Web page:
Of course, to have these conversations with clients, a law firm will have to get its own house in order. This may mean having its own credible zero transition plan, particularly one looking at making deep and swift reductions in relation to Scope 3 emissions (matters like, for instance, reducing year on year emissions related to business travel and client entertainment, once the apparently inevitable post pandemic rebound is out of the way). It may, as intimated above, also mean a more proactive engagement with clients in relation to their activities and their impact, with a view to offering deeper engagement with those on an H2+ and H3 trajectory, but being prepared to walk away from those utterly committed to persisting with H1 and H2-.
One of the intriguing aspects of the alethiometer is that it is in part scientific, but also seems to depend on an intuitive openness on the user’s part to receiving the information it imparts. It involves a willingness to trust in the process, even if all its workings are not apparent, and for the user to influence the outcome by engaging with it, and not merely be a passive recipient. I suspect an element of needing to trust the process without being fully sure of it and to be more proactive without being certain of the outcome of our actions will be required of us all in the coming years (hence the name of the blog).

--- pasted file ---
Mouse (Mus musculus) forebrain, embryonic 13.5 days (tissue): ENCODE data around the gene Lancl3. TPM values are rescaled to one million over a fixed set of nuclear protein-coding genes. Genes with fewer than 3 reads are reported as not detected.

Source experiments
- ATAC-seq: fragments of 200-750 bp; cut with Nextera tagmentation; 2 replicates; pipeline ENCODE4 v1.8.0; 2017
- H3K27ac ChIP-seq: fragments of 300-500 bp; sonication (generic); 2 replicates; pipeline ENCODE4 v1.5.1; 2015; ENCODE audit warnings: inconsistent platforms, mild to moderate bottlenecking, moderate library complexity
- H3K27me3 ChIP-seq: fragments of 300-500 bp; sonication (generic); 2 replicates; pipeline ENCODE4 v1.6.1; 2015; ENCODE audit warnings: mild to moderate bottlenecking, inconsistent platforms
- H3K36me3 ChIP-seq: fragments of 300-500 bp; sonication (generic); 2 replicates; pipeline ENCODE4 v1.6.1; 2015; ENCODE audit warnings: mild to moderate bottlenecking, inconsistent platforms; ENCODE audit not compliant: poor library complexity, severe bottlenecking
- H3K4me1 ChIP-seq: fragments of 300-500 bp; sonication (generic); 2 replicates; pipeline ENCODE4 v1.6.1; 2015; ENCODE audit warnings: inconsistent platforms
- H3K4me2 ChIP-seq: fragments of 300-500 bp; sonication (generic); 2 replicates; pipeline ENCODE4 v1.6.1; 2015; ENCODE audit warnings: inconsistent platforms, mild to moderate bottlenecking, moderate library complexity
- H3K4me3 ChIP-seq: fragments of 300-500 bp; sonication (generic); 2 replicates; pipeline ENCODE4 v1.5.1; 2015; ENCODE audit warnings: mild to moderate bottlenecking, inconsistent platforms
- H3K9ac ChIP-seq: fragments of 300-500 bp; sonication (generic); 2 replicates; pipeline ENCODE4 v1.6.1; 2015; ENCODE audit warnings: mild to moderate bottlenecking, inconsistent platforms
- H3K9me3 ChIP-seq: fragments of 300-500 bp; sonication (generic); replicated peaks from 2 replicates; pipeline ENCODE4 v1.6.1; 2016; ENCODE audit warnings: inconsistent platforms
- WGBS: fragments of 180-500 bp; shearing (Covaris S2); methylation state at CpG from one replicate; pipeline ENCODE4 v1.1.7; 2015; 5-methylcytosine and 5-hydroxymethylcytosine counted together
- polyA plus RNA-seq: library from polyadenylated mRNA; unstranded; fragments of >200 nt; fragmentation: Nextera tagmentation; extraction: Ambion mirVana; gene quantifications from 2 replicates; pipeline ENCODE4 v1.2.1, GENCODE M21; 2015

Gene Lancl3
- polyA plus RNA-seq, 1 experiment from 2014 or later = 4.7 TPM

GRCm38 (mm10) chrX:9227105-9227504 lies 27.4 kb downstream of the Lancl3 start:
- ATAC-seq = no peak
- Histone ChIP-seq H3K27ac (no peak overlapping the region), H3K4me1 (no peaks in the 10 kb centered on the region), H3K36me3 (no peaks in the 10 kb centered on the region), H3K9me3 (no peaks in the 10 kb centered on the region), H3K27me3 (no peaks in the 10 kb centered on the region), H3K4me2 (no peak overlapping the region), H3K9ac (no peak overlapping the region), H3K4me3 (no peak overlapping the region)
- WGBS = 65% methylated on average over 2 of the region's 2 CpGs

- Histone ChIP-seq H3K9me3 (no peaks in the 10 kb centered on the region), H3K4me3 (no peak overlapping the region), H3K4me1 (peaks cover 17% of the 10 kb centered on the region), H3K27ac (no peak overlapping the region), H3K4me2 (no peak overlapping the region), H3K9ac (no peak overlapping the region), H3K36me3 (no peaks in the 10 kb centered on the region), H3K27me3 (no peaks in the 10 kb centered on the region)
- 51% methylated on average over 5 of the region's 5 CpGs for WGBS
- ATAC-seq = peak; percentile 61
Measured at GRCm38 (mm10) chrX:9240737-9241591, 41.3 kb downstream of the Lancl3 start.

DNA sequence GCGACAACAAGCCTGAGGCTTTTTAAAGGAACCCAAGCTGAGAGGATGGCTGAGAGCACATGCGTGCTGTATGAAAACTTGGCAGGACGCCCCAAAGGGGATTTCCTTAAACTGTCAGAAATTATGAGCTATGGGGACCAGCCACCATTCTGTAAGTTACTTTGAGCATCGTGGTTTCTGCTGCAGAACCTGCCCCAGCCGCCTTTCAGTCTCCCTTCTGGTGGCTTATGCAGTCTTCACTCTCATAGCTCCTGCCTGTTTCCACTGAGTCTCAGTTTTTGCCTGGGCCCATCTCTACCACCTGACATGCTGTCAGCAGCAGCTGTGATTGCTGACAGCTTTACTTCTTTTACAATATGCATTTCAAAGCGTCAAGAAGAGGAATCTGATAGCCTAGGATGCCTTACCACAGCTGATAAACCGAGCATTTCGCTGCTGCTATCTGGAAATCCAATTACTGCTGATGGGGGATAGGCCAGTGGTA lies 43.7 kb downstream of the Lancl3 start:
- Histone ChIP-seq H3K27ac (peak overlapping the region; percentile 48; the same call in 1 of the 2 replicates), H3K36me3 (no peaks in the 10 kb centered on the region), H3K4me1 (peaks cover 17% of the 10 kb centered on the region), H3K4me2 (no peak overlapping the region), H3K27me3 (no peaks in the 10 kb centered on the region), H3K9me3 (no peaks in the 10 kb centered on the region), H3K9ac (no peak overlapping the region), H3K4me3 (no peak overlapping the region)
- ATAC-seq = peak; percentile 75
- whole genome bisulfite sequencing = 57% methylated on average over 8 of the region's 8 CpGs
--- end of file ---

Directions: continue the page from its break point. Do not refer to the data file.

Three Horizons does feel to me like it could offer some reassuring structure to the decisions we take; to enable conversations with colleagues who maybe feel in different places in terms of engaging with this, without immediately putting them on the defensive; and to provide a means of ongoing review to check whether, over time, our overall efforts are enabling the shift to the future we need, or protracting the current system beyond its utility to us.
I hope that some of the networks that have sprung up in recent years which are looking to use law constructively may engage with the Three Horizons framework and if they do (and I hear of it) I will report back on the results.
 Such as GAIL, The Chancery Lane Project, Net Zero Lawyers Alliance, Legal Sustainability Alliance and Lawyers for Net Zero